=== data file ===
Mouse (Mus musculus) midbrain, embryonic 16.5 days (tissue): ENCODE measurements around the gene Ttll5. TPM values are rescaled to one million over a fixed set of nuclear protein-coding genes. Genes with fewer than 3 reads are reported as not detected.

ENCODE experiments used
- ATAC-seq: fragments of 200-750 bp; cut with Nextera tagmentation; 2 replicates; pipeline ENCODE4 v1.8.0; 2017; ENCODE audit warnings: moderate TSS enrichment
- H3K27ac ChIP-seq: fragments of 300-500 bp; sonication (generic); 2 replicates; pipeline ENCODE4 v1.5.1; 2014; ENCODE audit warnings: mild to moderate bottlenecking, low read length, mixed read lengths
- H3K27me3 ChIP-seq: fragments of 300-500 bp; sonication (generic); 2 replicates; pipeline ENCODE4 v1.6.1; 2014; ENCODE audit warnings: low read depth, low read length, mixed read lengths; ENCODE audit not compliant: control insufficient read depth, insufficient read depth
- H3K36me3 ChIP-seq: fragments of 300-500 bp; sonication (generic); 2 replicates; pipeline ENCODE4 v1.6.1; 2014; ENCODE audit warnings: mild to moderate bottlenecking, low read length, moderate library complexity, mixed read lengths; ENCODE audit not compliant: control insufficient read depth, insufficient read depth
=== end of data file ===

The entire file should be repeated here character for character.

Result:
Mouse (Mus musculus) midbrain, embryonic 16.5 days (tissue): ENCODE measurements around the gene Ttll5. TPM values are rescaled to one million over a fixed set of nuclear protein-coding genes. Genes with fewer than 3 reads are reported as not detected.

ENCODE experiments used
- ATAC-seq: fragments of 200-750 bp; cut with Nextera tagmentation; 2 replicates; pipeline ENCODE4 v1.8.0; 2017; ENCODE audit warnings: moderate TSS enrichment
- H3K27ac ChIP-seq: fragments of 300-500 bp; sonication (generic); 2 replicates; pipeline ENCODE4 v1.5.1; 2014; ENCODE audit warnings: mild to moderate bottlenecking, low read length, mixed read lengths
- H3K27me3 ChIP-seq: fragments of 300-500 bp; sonication (generic); 2 replicates; pipeline ENCODE4 v1.6.1; 2014; ENCODE audit warnings: low read depth, low read length, mixed read lengths; ENCODE audit not compliant: control insufficient read depth, insufficient read depth
- H3K36me3 ChIP-seq: fragments of 300-500 bp; sonication (generic); 2 replicates; pipeline ENCODE4 v1.6.1; 2014; ENCODE audit warnings: mild to moderate bottlenecking, low read length, moderate library complexity, mixed read lengths; ENCODE audit not compliant: control insufficient read depth, insufficient read depth